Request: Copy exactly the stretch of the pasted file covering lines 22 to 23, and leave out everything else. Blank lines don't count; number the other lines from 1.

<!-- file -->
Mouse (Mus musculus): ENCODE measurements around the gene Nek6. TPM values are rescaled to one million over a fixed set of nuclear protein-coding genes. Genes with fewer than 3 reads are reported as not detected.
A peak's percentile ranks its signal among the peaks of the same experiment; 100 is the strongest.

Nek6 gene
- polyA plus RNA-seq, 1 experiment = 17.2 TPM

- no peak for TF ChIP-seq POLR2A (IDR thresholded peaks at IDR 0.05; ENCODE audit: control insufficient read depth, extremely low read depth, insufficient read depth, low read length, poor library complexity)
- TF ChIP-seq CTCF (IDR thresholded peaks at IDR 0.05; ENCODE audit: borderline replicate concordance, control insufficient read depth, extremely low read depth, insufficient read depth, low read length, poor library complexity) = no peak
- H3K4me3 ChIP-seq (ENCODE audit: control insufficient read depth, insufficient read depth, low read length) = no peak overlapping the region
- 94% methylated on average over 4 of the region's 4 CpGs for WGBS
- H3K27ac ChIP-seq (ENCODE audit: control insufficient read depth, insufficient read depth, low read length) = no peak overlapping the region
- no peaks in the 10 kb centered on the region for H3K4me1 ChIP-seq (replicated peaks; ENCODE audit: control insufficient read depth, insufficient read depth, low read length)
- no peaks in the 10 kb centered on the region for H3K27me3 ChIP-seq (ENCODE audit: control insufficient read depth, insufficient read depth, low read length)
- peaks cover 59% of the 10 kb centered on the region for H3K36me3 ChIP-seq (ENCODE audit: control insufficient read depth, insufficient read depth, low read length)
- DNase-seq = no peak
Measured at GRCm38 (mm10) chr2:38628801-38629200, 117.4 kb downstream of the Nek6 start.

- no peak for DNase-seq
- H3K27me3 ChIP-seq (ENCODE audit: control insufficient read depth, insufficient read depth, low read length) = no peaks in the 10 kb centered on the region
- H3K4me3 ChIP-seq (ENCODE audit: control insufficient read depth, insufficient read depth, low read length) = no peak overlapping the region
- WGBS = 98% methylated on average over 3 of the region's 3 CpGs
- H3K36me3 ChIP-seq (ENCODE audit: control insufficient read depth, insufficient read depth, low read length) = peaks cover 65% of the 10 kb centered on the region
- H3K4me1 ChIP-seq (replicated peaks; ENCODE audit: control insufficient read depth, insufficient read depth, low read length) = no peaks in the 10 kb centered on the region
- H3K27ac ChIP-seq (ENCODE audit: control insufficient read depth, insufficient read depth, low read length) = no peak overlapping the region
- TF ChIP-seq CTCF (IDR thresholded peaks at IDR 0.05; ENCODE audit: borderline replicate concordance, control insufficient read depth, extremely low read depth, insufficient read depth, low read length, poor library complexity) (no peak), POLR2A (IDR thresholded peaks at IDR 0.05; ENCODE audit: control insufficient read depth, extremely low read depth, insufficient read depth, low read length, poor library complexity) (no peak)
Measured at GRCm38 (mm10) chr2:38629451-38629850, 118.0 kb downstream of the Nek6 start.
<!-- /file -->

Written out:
- TF ChIP-seq CTCF (IDR thresholded peaks at IDR 0.05; ENCODE audit: borderline replicate concordance, control insufficient read depth, extremely low read depth, insufficient read depth, low read length, poor library complexity) (no peak), POLR2A (IDR thresholded peaks at IDR 0.05; ENCODE audit: control insufficient read depth, extremely low read depth, insufficient read depth, low read length, poor library complexity) (no peak)
Measured at GRCm38 (mm10) chr2:38629451-38629850, 118.0 kb downstream of the Nek6 start.